When Margrit Mondavi approached Layla Fanucci about doing a show at the Mondavi Winery, the local artist asked if she could share the show with an another artist, Wafaa Mezouar.
That’s how the current exhibit at Robert Mondavi Winery became a story of the friendship between two women from different worlds, one from St. Helena and the other from Casablanca, Morocco.
Both women are acclaimed artists whose paintings can be found in collections around the globe. Both have won numerous awards. Both have courage and warmth of spirit that is contagious.
“Mrs. Mondavi asked why I’d want to share the exhibit,” Fanucci said. “I explained the friendship with Wafaa. There are very few people you can connect with that strong. We have a wonderful friendship together.”
“When Mrs. Mondavi saw Mezouar’s work — the mixing of colors, how beautiful her art was and that it would go well with mine, she said, ‘Of course, you can exhibit together.’” Fanucci said.
What some might see as a language barrier only seems to enhance the rapport between Mezouar, who speaks French, and Fanucci, who speaks only English. The two artists have little trouble communicating with the help of Mezouar’s relatives who translate for them.
Mezouar’s nephew, Jade Bouhmouch, acted as interpreter during an interview last week in his mother’s American Canyon home.
“The connection Layla and Wafaa have, has always been sisterly,” Bouhmouch explained. “Their friendship originated with my mom, Amina Mezouar. She brought them together.”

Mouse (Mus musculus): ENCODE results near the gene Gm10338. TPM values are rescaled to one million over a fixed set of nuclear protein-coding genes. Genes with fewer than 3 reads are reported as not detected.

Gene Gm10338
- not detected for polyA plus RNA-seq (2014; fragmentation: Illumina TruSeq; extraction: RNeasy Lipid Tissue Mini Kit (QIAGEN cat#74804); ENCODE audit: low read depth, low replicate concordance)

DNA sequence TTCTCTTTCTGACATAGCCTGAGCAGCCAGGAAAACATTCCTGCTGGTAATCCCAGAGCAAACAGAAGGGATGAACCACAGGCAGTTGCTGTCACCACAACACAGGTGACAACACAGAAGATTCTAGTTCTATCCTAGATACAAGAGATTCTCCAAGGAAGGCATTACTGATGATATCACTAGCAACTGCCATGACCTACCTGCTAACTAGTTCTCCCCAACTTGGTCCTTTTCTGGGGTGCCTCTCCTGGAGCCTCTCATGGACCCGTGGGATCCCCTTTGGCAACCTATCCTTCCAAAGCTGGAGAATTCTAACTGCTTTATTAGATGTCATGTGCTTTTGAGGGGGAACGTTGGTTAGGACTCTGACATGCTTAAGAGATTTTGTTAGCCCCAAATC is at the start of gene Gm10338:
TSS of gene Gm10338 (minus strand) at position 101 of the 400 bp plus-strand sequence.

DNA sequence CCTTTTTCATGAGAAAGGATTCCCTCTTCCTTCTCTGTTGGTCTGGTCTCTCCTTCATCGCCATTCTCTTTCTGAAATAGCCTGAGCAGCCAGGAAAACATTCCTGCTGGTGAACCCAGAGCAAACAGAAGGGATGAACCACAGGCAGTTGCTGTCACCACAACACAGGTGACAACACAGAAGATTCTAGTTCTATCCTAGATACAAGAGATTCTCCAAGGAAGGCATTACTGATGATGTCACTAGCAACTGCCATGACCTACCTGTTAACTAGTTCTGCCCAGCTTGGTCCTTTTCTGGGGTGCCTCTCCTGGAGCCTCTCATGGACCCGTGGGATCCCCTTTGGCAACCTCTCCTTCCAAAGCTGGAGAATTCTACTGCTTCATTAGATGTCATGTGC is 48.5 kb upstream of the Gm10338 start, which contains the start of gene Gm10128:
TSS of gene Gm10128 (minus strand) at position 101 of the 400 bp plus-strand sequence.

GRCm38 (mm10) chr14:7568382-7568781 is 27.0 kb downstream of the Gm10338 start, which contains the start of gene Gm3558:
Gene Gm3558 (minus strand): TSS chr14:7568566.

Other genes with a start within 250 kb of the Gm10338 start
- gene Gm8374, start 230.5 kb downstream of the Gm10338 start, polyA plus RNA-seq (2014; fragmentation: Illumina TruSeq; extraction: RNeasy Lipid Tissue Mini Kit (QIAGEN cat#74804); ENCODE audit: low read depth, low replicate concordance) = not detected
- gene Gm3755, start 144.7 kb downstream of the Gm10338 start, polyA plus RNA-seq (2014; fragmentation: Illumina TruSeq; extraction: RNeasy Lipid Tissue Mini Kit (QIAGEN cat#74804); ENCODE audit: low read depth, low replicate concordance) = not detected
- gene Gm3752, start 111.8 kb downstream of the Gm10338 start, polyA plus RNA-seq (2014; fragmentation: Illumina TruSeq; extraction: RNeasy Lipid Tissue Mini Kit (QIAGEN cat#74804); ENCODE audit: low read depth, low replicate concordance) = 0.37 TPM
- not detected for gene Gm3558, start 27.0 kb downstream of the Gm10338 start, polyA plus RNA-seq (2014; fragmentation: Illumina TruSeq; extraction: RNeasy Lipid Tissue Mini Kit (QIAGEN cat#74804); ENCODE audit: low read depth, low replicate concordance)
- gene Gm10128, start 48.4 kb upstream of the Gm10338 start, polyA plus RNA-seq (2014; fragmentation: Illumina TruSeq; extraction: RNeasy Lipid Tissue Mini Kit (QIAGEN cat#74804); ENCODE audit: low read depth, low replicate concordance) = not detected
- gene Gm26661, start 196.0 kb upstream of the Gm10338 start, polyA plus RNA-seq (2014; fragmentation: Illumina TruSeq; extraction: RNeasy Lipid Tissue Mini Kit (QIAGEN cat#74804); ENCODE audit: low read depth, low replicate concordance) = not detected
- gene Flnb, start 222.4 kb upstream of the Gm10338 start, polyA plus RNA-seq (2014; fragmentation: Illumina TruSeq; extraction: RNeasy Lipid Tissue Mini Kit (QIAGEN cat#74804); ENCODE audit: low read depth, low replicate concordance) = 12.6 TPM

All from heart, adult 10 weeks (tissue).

Bouhmouch explained that his mother, a client manager for the St. Helena branch of a local bank, met Fanucci’s husband, Robert, an attorney, winemaker and owner of Charter Oak Winery. When his mother learned that Fanucci’s wife was an artist, she told him about her artist sister. During Mezouar’s next visit to this country, Fanucci welcomed the sisters to her Scott Street studio, and the friendship began.
Two years ago, when Fanucci had a solo, three-month show of 30 of her cityscapes in Le Musee de Marrakech in Medina, Morocco, Mezouar, who had exhibited there the year before, helped every step of the way.
“Fanucci’s paintings were wonderful in the space,” Mezouar said, as Bouhmouch translated for his aunt. “The colors and forms of her intricate paintings blended with the Moorish design of the restored 19th century palace. The goal is to get her back.”
“I was lucky enough to go to Morocco to see Wafaa’s way of life — absolutely beautiful and different,” Fanucci said.
“Moroccans have a love and appreciation of what an artist brings — people are very loving and gracious. They just want to make you happy. I’d have dinner with Wafaa’s brothers and sisters and the food — oh, the color of the food — it was spicy, delicious!” Fanucci said.
Mezouar said she felt just as accepted and as captivated with Northern California as Fanucci was by Morocco. She has a temporary art studio in her sister’s garage where she created the paintings for the Mondavi exhibit. Her daughter Lina has been living here, with Fanucci’s family, for five years
“I’m getting inspired here by the light and by the people. It is almost like a blending of the two worlds,” Mezouar said.
Mezouar traveled to California with her mother, Fatima Naciri. “My mother is my inspiration,” she said. “Look at her. She has had 11 children. Look at her smile. We think she is 86 but the records aren’t clear. She has amazing memories.”
Her mother helped Mezouar get through a dark period of her life, the artist said. After the death of her husband 10 years ago, she discovered that she had breast cancer.